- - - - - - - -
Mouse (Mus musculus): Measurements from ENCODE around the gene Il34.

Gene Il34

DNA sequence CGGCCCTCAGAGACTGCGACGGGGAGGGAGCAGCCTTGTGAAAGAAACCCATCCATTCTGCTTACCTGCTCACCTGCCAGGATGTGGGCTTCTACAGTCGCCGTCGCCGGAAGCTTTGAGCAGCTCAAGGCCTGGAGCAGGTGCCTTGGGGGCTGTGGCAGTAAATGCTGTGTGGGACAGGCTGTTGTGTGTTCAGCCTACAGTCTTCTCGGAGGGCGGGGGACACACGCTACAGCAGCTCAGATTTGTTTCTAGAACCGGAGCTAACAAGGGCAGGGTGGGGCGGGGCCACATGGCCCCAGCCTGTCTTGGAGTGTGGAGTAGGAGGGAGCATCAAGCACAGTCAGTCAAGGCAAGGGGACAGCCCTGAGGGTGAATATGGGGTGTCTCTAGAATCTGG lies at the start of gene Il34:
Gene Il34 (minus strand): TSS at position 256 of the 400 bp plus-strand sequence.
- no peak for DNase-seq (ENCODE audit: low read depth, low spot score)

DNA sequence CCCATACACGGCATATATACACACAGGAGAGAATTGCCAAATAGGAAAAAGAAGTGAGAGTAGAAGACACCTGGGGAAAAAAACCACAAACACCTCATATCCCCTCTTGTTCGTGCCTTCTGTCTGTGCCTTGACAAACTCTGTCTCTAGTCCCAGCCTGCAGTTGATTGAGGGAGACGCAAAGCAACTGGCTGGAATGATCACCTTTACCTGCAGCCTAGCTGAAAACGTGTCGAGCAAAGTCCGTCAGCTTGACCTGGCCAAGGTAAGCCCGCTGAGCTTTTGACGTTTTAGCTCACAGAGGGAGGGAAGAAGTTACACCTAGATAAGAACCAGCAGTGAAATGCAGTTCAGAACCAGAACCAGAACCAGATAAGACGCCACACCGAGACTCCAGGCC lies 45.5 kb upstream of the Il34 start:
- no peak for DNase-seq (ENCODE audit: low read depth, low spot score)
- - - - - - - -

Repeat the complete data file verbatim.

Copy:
Mouse (Mus musculus): Measurements from ENCODE around the gene Il34.

Gene Il34

DNA sequence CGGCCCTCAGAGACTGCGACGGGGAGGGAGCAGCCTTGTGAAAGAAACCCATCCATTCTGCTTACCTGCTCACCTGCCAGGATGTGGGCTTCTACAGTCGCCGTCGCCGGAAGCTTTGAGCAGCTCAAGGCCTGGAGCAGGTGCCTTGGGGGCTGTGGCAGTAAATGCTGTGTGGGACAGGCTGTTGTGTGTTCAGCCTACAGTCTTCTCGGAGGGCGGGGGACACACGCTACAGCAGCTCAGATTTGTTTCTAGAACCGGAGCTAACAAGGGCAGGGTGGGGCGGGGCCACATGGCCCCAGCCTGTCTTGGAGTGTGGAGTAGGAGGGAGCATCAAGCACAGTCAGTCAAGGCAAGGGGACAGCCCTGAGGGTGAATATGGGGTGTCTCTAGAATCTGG lies at the start of gene Il34:
Gene Il34 (minus strand): TSS at position 256 of the 400 bp plus-strand sequence.
- no peak for DNase-seq (ENCODE audit: low read depth, low spot score)

DNA sequence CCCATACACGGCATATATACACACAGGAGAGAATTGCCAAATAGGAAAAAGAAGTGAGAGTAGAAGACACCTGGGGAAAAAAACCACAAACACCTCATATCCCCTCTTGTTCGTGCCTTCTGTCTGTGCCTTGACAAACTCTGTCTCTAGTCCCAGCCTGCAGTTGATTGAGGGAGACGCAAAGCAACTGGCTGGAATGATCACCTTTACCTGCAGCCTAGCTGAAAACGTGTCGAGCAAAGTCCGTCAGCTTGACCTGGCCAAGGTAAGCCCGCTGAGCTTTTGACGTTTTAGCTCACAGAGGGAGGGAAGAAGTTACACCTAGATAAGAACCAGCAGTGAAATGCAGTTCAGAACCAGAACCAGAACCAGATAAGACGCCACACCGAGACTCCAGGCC lies 45.5 kb upstream of the Il34 start:
- no peak for DNase-seq (ENCODE audit: low read depth, low spot score)